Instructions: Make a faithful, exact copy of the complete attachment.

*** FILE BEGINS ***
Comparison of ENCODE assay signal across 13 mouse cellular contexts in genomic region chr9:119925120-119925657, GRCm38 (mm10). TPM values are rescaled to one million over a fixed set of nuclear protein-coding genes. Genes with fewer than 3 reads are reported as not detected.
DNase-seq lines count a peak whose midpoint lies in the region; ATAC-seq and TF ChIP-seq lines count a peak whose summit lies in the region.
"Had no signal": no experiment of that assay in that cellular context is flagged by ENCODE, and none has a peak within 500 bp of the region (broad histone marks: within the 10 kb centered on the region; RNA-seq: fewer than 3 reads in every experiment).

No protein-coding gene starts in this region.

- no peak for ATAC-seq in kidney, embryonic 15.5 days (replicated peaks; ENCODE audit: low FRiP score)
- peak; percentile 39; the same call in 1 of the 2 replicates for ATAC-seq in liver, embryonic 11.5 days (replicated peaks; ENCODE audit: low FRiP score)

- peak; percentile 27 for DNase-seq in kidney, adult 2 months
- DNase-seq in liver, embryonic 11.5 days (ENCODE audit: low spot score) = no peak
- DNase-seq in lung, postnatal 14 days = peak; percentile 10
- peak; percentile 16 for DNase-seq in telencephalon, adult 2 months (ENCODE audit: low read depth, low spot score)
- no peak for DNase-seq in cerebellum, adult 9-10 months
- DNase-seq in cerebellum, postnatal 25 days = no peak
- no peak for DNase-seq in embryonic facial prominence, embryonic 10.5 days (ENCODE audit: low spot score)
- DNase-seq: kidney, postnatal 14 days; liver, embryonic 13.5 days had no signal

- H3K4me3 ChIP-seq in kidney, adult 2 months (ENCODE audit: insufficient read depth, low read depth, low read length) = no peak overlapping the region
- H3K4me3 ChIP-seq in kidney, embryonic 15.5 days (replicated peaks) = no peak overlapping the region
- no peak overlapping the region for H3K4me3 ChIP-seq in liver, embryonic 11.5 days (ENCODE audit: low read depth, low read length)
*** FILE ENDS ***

Comparison of ENCODE assay signal across 13 mouse cellular contexts in genomic region chr9:119925120-119925657, GRCm38 (mm10). TPM values are rescaled to one million over a fixed set of nuclear protein-coding genes. Genes with fewer than 3 reads are reported as not detected.
DNase-seq lines count a peak whose midpoint lies in the region; ATAC-seq and TF ChIP-seq lines count a peak whose summit lies in the region.
"Had no signal": no experiment of that assay in that cellular context is flagged by ENCODE, and none has a peak within 500 bp of the region (broad histone marks: within the 10 kb centered on the region; RNA-seq: fewer than 3 reads in every experiment).

No protein-coding gene starts in this region.

- no peak for ATAC-seq in kidney, embryonic 15.5 days (replicated peaks; ENCODE audit: low FRiP score)
- peak; percentile 39; the same call in 1 of the 2 replicates for ATAC-seq in liver, embryonic 11.5 days (replicated peaks; ENCODE audit: low FRiP score)

- peak; percentile 27 for DNase-seq in kidney, adult 2 months
- DNase-seq in liver, embryonic 11.5 days (ENCODE audit: low spot score) = no peak
- DNase-seq in lung, postnatal 14 days = peak; percentile 10
- peak; percentile 16 for DNase-seq in telencephalon, adult 2 months (ENCODE audit: low read depth, low spot score)
- no peak for DNase-seq in cerebellum, adult 9-10 months
- DNase-seq in cerebellum, postnatal 25 days = no peak
- no peak for DNase-seq in embryonic facial prominence, embryonic 10.5 days (ENCODE audit: low spot score)
- DNase-seq: kidney, postnatal 14 days; liver, embryonic 13.5 days had no signal

- H3K4me3 ChIP-seq in kidney, adult 2 months (ENCODE audit: insufficient read depth, low read depth, low read length) = no peak overlapping the region
- H3K4me3 ChIP-seq in kidney, embryonic 15.5 days (replicated peaks) = no peak overlapping the region
- no peak overlapping the region for H3K4me3 ChIP-seq in liver, embryonic 11.5 days (ENCODE audit: low read depth, low read length)